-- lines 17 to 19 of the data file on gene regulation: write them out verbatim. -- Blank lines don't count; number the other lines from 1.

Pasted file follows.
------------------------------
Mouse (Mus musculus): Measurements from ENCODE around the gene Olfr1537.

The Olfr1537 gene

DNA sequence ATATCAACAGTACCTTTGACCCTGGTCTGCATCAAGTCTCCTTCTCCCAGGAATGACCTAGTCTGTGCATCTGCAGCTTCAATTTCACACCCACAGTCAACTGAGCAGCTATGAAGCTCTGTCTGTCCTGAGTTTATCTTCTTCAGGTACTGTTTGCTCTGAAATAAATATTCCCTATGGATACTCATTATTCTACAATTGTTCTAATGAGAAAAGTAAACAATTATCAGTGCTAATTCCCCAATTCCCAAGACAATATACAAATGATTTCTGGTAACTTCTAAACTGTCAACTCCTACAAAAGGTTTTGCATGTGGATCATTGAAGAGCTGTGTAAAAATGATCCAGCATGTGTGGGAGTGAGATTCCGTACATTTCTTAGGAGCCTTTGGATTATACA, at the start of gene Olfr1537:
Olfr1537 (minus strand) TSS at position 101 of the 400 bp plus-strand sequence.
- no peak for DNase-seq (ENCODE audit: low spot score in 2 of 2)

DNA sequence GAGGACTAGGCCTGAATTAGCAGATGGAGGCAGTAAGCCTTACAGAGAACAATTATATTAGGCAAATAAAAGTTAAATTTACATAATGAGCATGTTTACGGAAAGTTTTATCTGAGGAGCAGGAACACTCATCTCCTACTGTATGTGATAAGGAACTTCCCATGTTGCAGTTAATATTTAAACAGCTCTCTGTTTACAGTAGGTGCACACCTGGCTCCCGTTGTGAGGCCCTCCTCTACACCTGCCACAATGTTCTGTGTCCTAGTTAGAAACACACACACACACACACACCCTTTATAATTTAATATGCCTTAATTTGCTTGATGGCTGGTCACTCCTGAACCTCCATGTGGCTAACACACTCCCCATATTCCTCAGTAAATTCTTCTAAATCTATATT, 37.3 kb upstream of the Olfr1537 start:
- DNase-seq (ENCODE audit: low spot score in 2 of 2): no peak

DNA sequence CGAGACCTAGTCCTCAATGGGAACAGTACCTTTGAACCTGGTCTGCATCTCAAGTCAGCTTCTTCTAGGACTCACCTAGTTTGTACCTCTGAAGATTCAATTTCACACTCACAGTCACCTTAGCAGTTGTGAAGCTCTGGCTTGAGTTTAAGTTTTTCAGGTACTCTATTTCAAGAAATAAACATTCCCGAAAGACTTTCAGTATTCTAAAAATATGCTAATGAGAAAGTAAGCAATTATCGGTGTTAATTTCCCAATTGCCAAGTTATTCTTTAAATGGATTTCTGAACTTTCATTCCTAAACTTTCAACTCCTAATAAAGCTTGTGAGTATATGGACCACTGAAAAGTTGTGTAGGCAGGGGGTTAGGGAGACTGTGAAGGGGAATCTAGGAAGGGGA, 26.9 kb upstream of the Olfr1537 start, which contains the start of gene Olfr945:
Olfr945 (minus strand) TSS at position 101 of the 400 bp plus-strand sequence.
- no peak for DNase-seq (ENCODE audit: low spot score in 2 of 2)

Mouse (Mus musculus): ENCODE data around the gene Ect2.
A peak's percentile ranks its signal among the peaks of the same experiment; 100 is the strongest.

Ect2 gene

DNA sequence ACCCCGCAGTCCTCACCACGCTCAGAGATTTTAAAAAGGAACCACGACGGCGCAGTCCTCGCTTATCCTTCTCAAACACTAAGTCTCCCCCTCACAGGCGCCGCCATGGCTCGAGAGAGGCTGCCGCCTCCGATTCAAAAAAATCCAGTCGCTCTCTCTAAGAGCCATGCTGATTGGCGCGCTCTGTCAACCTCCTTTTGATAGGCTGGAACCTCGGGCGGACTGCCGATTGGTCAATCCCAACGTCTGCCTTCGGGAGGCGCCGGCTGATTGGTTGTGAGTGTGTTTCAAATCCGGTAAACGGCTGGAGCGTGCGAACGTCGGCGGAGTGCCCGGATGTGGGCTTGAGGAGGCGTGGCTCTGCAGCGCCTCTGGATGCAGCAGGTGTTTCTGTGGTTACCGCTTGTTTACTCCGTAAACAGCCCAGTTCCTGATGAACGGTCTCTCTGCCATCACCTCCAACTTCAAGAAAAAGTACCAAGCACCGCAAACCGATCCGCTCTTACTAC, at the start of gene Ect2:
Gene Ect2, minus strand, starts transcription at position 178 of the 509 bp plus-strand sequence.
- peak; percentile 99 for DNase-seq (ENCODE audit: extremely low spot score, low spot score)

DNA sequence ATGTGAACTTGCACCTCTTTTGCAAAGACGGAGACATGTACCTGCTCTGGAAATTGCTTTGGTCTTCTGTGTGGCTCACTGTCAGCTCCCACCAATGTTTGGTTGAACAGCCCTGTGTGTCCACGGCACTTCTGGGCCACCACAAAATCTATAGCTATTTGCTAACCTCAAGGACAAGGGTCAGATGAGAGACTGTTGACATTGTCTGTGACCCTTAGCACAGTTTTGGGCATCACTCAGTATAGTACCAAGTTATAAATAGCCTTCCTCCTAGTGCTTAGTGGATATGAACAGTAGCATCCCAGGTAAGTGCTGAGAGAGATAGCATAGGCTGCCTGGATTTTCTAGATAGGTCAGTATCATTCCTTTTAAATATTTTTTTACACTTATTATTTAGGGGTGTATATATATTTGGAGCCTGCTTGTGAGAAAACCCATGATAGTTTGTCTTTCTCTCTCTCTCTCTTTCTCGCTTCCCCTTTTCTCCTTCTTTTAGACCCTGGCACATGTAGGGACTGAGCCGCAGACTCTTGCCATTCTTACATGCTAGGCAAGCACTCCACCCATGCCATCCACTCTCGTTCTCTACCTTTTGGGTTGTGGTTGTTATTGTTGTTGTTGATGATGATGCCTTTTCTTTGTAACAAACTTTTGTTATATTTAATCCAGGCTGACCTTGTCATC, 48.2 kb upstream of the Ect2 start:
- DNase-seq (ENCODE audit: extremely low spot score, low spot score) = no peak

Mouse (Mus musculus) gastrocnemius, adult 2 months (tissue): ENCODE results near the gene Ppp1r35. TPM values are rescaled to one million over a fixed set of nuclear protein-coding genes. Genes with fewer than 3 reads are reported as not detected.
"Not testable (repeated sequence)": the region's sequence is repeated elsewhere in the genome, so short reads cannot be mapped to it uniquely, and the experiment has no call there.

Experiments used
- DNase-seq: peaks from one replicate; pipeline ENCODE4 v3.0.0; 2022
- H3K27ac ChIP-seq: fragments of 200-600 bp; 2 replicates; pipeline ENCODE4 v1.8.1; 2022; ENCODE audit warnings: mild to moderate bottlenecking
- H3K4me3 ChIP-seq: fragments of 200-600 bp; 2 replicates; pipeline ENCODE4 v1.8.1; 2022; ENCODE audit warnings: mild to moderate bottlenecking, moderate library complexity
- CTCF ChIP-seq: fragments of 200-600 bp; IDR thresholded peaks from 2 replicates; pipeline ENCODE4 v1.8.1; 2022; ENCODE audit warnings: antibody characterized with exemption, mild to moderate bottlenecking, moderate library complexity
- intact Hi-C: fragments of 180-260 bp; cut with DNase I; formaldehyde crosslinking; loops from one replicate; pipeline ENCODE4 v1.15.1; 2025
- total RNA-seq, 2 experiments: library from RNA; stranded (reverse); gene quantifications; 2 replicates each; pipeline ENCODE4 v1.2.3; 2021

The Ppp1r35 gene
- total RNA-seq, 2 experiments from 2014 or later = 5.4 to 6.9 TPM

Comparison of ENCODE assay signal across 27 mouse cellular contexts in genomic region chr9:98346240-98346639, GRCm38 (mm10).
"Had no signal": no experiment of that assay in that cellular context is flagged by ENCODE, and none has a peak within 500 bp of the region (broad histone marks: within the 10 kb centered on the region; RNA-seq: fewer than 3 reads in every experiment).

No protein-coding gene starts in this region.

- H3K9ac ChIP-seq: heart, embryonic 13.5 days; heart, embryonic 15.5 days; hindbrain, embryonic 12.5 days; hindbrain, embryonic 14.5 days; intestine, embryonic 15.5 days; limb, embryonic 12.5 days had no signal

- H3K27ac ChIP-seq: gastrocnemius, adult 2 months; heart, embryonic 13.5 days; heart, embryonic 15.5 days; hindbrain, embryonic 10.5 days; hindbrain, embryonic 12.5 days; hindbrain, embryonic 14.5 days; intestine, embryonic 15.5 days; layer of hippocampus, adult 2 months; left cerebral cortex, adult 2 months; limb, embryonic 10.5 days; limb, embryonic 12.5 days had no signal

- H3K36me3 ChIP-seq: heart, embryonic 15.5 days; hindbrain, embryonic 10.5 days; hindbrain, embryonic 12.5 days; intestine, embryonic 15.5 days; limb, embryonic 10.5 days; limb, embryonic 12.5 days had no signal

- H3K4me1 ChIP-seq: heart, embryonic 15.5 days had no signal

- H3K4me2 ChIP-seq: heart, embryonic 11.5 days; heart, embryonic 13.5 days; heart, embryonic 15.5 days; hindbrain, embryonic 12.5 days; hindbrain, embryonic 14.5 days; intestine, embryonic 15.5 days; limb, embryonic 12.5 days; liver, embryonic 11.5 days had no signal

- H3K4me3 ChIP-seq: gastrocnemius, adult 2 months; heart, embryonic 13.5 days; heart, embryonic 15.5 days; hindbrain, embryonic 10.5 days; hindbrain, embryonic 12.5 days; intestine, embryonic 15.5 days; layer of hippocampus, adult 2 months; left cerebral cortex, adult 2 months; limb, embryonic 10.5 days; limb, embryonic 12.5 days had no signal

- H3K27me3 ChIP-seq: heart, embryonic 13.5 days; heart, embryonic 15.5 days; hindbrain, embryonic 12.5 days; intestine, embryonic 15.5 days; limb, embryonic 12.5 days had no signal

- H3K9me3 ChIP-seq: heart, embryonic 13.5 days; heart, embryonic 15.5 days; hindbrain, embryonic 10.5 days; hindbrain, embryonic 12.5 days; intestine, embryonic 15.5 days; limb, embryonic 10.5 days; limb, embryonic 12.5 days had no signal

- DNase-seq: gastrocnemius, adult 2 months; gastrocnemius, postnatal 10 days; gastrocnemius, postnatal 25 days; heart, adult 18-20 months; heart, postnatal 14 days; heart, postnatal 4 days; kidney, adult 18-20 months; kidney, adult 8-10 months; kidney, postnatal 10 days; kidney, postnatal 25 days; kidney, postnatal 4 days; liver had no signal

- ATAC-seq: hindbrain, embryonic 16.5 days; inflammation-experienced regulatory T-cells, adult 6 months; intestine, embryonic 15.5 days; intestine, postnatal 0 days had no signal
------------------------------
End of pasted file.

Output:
DNA sequence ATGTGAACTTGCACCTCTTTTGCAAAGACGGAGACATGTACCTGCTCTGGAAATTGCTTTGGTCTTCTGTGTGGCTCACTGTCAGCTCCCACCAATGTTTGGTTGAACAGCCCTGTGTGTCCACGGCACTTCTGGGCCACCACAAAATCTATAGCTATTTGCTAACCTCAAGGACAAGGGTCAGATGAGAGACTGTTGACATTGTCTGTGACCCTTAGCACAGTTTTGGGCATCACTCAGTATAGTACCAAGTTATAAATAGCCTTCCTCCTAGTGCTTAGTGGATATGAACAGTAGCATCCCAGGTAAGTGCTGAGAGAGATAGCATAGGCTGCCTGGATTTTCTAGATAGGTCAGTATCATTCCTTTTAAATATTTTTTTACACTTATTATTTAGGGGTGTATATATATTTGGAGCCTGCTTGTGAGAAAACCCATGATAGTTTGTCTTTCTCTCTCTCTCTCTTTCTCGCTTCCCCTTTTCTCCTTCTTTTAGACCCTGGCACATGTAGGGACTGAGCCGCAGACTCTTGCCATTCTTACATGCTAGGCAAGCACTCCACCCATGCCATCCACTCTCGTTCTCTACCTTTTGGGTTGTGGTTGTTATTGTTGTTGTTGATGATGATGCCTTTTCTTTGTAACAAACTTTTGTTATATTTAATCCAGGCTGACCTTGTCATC, 48.2 kb upstream of the Ect2 start:
- DNase-seq (ENCODE audit: extremely low spot score, low spot score) = no peak

Mouse (Mus musculus) gastrocnemius, adult 2 months (tissue): ENCODE results near the gene Ppp1r35. TPM values are rescaled to one million over a fixed set of nuclear protein-coding genes. Genes with fewer than 3 reads are reported as not detected.